The San Antonio International Airport doesn’t get any respect. It’s often the first urban defect cited by locals making unfavorable comparisons with Austin and other regional cities.
The British Airways nonstop from Austin to London is the one flight that most distinguishes our neighbor’s air service, but travelers from San Antonio say they also find less expensive options by flying out of Austin to various domestic destinations.
The comparisons matter, and the City’s aviation managers need to be given the tools and incentives necessary to convince airlines to offer more competitive pricing here. But the criticism also obscures an important point: San Antonio’s airport and the services it offers are good and getting better.
Last week’s announcement that San Antonio air traffic surpassed 10 million passengers in 2018, with more airlines operating here and more nonstop flights available to different destinations than at any time in the last 14 years, represents one of the many accomplishments realized in City Manager Sheryl Sculley’s 13 years of service.
It’s worth noting because many city residents and airport users are probably unaware that the City’s Aviation Department, which manages the airport, is just one of many departments reporting to Sculley and her team of deputies and assistants. Its visible improvements make for one more accomplishment she can claim as she nears retirement.
When Sculley arrived here in 2005, the City’s underperforming Aviation Department was just one of many challenges she inherited. Since then, passenger traffic has grown by more than 35 percent, from 7 million to 10-plus million, and the number of destination cities reached by nonstop flights has grown from 32 to 53.
Marketing a regional airport that operates in the shadows of Dallas-Fort Worth International Airport and Houston Intercontinental Airport is a major challenge. Airlines care only about “butts in seats,” the number of business and leisure travelers who can afford to travel and do so regularly. No amount of promotion or civic pride can change that.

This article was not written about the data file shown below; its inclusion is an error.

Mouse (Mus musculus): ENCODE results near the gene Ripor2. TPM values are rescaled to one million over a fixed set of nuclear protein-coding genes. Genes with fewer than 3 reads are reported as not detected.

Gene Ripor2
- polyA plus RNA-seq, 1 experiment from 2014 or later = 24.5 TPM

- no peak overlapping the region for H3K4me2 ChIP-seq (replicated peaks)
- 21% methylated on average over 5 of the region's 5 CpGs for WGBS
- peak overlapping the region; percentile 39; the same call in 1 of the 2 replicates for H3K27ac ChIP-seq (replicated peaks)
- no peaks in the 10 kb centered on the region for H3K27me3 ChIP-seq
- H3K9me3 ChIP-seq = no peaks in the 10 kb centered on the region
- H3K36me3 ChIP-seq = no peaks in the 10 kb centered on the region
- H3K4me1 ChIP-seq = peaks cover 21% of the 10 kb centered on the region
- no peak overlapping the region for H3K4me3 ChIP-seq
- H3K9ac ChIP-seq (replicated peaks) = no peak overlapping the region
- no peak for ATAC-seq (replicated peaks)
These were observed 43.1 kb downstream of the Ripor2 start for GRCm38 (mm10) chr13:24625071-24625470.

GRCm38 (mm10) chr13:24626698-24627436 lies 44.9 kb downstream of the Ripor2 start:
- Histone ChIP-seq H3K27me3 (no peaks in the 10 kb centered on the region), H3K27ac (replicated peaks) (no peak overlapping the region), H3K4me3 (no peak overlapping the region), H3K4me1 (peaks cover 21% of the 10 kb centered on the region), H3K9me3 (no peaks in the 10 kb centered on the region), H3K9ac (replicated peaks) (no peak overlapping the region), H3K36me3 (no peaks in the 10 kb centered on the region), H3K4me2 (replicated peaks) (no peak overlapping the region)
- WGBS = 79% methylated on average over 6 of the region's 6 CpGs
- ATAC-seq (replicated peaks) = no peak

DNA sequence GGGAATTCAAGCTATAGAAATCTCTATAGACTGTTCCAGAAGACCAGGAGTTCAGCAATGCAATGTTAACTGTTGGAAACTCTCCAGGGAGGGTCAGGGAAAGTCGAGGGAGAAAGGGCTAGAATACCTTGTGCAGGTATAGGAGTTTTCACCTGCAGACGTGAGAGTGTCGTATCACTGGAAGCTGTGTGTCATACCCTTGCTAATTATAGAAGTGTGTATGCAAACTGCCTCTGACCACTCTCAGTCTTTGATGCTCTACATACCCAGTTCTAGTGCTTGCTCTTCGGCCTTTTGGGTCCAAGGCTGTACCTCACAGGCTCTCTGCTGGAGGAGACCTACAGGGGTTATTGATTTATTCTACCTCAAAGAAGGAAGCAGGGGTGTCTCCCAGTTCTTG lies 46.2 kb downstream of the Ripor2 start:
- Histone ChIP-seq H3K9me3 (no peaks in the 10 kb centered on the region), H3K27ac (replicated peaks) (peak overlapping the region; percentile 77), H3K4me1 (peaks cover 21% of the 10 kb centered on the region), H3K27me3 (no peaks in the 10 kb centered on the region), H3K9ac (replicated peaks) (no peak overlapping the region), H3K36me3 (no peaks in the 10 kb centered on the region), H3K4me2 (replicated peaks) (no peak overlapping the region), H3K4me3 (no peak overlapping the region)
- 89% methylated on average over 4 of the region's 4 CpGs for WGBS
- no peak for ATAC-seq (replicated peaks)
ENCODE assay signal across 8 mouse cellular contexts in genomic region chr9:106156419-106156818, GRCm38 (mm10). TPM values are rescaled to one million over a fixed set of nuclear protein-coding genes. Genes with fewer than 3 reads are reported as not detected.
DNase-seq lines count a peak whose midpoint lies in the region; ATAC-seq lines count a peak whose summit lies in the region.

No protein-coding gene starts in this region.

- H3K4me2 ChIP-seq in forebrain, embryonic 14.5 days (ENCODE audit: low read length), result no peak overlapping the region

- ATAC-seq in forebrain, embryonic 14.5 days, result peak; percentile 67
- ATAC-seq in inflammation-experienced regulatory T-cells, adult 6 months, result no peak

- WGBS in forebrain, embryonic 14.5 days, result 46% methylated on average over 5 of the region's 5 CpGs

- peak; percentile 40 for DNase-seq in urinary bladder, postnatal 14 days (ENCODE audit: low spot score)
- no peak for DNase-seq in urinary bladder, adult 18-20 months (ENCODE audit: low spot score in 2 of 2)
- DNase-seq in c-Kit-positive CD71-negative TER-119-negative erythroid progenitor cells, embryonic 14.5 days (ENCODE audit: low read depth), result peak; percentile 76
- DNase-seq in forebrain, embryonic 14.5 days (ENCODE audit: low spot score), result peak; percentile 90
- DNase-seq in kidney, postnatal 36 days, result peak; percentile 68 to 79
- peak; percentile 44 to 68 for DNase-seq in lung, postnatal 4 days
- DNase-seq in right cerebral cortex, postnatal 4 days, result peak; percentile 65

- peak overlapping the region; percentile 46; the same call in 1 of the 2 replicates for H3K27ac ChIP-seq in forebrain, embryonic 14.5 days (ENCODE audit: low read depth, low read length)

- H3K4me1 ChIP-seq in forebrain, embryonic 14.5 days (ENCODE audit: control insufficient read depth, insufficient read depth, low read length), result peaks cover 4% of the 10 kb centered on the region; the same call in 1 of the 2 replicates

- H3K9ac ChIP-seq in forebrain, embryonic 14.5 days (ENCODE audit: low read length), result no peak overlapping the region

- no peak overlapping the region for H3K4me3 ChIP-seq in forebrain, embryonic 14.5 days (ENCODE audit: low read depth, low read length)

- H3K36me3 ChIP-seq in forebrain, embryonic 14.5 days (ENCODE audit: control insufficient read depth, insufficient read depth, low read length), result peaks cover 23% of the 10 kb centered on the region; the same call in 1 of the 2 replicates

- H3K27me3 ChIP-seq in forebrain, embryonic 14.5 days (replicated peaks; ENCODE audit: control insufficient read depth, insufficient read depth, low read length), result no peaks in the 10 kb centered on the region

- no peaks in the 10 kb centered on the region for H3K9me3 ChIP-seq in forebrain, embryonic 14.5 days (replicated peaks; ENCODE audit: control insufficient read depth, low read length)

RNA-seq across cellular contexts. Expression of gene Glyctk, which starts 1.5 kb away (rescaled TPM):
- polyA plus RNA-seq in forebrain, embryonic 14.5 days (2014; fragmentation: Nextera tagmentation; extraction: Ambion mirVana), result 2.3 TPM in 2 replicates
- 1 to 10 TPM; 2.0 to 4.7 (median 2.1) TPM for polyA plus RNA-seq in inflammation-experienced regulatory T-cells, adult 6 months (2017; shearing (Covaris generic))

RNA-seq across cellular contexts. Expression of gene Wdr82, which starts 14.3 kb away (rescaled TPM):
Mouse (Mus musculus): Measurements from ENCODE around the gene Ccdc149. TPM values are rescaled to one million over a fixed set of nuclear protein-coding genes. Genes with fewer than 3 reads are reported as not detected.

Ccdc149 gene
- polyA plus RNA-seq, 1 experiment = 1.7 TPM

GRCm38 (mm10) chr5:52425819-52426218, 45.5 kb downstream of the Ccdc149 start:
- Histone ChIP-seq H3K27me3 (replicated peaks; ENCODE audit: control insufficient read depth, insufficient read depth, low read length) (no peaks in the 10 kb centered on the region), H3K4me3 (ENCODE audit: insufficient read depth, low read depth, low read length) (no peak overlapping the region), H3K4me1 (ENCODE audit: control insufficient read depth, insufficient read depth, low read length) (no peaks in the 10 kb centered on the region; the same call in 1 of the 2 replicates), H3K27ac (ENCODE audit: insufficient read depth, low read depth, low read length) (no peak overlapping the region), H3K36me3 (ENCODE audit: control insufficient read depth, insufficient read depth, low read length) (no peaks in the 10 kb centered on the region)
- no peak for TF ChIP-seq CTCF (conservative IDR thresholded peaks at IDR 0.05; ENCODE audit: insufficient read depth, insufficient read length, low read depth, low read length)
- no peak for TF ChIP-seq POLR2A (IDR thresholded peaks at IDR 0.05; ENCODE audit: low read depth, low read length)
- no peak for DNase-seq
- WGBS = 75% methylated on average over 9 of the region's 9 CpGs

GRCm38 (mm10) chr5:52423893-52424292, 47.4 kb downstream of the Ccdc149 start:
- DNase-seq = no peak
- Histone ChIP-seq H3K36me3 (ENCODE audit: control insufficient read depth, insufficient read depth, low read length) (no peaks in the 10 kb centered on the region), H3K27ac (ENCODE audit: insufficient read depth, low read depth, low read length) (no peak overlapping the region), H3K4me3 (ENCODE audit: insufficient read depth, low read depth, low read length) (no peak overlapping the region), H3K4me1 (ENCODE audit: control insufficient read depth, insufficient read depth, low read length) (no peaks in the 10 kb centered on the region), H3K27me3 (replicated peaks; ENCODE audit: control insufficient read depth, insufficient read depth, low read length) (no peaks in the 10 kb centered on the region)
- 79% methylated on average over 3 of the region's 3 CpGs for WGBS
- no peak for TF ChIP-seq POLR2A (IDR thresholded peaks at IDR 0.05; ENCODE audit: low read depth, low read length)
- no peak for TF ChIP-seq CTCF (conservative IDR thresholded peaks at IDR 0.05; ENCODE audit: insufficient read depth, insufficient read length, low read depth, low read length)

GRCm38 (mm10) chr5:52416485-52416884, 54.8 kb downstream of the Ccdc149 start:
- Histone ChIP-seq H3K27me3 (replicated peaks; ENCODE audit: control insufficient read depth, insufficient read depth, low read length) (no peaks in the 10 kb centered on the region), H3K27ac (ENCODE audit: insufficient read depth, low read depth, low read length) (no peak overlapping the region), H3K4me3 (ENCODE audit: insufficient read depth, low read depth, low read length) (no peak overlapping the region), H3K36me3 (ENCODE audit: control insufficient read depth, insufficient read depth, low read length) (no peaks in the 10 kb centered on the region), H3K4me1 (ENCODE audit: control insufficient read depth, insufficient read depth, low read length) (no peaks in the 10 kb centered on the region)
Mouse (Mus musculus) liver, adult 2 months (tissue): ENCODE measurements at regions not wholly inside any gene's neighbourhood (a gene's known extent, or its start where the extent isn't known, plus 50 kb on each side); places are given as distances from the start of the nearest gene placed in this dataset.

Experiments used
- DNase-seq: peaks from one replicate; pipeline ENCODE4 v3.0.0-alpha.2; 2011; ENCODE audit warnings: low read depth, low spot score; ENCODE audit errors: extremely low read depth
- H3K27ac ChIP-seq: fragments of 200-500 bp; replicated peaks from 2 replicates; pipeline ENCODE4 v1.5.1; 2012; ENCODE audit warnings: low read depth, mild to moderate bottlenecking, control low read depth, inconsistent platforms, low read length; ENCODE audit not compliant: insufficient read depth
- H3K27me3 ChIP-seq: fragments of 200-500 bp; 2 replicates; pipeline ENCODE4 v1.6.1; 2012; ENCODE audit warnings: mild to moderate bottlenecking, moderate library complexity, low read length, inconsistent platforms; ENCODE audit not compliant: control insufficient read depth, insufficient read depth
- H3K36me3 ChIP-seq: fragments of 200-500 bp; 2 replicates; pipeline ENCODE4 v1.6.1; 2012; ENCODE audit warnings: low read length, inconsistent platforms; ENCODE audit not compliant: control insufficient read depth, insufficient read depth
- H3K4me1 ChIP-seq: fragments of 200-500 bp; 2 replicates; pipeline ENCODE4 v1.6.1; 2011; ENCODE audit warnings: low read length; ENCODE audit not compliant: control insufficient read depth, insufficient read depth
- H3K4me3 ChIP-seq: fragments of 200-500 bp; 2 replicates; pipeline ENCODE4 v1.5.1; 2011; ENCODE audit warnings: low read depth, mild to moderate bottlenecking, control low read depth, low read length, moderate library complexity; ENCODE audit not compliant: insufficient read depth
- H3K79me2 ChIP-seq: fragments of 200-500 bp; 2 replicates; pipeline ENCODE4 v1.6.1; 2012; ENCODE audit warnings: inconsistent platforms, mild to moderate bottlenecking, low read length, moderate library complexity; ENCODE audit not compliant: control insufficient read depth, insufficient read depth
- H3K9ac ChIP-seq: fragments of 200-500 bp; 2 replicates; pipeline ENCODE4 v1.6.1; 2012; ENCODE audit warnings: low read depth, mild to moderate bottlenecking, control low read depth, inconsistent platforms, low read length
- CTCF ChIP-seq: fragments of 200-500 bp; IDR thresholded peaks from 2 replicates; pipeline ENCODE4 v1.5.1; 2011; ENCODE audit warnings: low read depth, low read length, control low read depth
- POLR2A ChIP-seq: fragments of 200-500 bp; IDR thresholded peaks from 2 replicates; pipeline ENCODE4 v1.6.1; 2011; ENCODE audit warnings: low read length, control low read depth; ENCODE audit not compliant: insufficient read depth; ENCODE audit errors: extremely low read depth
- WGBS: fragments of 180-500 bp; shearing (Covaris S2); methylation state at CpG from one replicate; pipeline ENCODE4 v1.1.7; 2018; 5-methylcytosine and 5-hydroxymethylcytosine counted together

The number of airport users depends, in part, on a city’s population, and San Antonio’s continuing growth and projected growth favor expanded airport service. But an airport’s traffic also depends on a city’s economy, the disposable income of individuals, and the prosperity of businesses. That’s why Austin-Bergstrom serves more than 14 million passengers versus 10 million flying to and from San Antonio International. Our population is greater, but the per capita income is higher in Austin.
The good news in San Antonio is that the current Aviation Department team, led by Director Russell Handy, and his deputy, Thomas Bartlett, is the strongest ever assembled, in my opinion. Together they’ve overseen substantial infrastructure improvements, added considerable amenities and public artworks, attracted new airlines to operate here, and expanded the number of nonstop destinations.
Long-term expansion of the airport to increase capacity to meet demand over the next 50 years is now in the early planning stages. That will be an expensive, multiyear project, one that could necessitate the acquisition of more than 200 acres of adjacent industrial and commercial land to accommodate runway and hangar expansion.
Adding a fast, comfortable, and low-cost transit option connecting the airport to downtown and, perhaps, Northwest San Antonio, would further enhance the visitor experience.
I share many readers’ skepticism of a finding by the ConnectSA leadership that technology has rendered rail service a last-century option. Many readers who support expanded mass transit want the current generation of city leaders to persuade voters to invest in rail. I share that wish, but I don’t believe anyone can sell it to San Antonio voters. Rail isn’t obsolete, in my view, but it is politically impractical and any effort to ad rail that fails at the polls would set back mass transit expansion in general.
A growing economy generating smart job creation is the real key to building a city with better air and ground transportation options. Austin is the state capital and will continue to grow faster, but San Antonio can thrive on its own terms and remain a more affordable and livable city. Steady, sustained growth has been and should continue to be San Antonio’s mantra.
This viewpoint will attract those who disagree and who will continue to measure San Antonio against Austin and cite the gap as reason for expecting more.
I’d point to what was achieved during Sculley’s years as city manager and wish for a continuation of that growth under Erik Walsh, the lone finalist set to follow Sculley in the job.